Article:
By Jake Donovan
The featherweight clash between Orlando Salido and Mikey Garcia serves as the centerpiece of this weekend’s HBO-televised tripleheader live from Madison Square Garden in New York City.
The bout itself has been a few months in the making. It was originally scheduled to take place last November but pushed back to this weekend after Salido (39-11-2, 27KO) suffered an injury during training camp. The Mexican veteran is at the pinnacle of his 17-year career but still comes in as the perceived underdog against the 25-year old Garcia (30-0. 26KO).
Talks have already begun of what a win for the young Californian would mean for the future of the division and the sport. The bout will mark his third HBO appearance, while Salido fights for just the second time on the network.
Salido is well-versed in the practice of having to earn his way to the top. He’s done it before and is prepared to do it again, as his team reminded all parties on hand during Wednesday’s press conference in New York City.
“I want to remind Bob Arum that he also promotes Salido,” joked Fernando Beltran, who co-promotes the reigning featherweight titlist. “The last few days he’s been talking about Mikey’s plans after the fight. He forgot that Juan Manuel Lopez was 30-0 and we ruined his plans. On December 8, we ruined Manny (Pacquiao’s) plans (when Marquez knocked him out in six rounds).”
Salido was a considerable underdog the first time he faced Lopez, which took place in Puerto Rico nearly two years ago. Lopez was a rising unbeaten featherweight titlist being groomed for a hoped-for showdown with Yuriorkis Gamboa, against whom Salido lost in his previous fight.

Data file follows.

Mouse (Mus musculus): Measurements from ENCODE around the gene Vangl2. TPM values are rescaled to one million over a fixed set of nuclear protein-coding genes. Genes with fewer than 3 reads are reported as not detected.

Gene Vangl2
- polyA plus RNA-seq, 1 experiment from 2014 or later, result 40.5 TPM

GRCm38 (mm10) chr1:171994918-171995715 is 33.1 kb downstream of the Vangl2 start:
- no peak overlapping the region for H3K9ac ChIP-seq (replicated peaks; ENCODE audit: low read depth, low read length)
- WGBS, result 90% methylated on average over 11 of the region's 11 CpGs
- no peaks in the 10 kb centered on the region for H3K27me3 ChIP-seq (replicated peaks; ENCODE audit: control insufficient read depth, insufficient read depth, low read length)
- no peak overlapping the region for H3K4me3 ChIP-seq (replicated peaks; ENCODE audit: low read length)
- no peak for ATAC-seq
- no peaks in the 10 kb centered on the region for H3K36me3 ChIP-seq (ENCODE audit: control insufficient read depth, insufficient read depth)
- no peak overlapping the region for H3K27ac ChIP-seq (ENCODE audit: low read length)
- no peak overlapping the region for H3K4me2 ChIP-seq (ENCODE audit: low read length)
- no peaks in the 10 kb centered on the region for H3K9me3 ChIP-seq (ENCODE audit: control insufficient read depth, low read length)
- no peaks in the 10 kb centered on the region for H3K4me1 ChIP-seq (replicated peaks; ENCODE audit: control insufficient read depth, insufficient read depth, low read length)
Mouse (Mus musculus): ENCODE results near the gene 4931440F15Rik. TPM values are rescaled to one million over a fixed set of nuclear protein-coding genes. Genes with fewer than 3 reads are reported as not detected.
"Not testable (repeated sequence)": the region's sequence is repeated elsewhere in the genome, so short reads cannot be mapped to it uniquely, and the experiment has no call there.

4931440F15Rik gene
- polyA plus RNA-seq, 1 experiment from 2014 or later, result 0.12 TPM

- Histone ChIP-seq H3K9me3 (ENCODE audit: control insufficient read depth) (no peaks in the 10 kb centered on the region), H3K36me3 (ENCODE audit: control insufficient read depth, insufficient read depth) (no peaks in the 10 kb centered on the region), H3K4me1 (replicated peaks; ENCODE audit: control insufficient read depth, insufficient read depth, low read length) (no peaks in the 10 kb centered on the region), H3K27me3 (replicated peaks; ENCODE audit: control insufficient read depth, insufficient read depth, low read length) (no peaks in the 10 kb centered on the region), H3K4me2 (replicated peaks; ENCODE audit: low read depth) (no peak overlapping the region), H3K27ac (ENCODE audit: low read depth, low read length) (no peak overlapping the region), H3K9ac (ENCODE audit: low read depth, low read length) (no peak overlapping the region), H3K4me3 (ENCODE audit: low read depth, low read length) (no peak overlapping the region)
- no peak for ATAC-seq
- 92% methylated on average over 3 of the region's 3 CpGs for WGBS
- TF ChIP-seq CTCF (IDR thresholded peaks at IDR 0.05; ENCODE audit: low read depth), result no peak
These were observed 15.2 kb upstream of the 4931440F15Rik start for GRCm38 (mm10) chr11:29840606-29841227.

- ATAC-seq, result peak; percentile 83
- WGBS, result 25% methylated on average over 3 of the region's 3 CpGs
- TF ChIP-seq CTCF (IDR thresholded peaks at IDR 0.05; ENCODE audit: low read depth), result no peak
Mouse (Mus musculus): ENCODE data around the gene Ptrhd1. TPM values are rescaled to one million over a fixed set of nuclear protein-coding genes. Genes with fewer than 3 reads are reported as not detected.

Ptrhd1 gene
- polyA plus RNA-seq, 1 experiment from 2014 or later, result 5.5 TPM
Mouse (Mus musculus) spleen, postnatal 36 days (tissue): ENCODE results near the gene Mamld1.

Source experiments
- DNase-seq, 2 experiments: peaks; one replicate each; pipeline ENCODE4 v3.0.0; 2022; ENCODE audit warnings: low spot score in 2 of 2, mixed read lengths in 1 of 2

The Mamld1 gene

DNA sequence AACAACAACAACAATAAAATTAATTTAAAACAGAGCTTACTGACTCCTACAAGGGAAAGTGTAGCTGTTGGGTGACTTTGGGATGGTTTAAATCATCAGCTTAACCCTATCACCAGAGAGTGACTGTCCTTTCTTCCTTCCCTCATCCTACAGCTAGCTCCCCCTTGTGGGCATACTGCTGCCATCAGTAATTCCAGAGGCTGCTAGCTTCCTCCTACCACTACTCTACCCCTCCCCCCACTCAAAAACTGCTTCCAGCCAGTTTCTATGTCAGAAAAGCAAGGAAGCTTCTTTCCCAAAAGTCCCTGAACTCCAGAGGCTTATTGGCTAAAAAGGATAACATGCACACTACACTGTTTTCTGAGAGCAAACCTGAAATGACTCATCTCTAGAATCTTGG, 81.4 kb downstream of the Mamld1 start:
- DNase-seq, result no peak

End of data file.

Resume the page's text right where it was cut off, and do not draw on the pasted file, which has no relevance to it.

The desired Gamboa-Lopez showdown was marinated to the point of overcooking, as Salido stopped the Puerto Rican southpaw in eight rounds. He repeated the feat 11 months later, this time climbing off the canvas to drop and stop Lopez in the 10th round of their rematch last March.
Both fighters are well aware of a real fight existing in front of them, one which many predict will serve as the first true Fight of the Year contender for 2013. Ever the professional, Salido refuses to look past January 19.
“I’m going to have a difficult fight in front of me,” admits Salido, who makes the third defense of his alphabet title. “I know it’s a tough fight. Just don’t forget that I know what it’s like to be in a tough fight. This one is going to be a war.”
Not much has been said of what’s in store for Salido should he emerge victorious this weekend. His team only hopes that the powers that be will finally stand up and take notice.
“We’re going to huddle up and figure out Salido’s plans,” Beltran states. “Hopefully HBO will keep supporting him. I think we’ll have a real fight. After the fight, we only want to hear Michal Buffer say, ‘… and still’.”
Jake Donovan is the Managing Editor of Boxingscene.com. Follow Jake on Twitter: @JakeNDaBox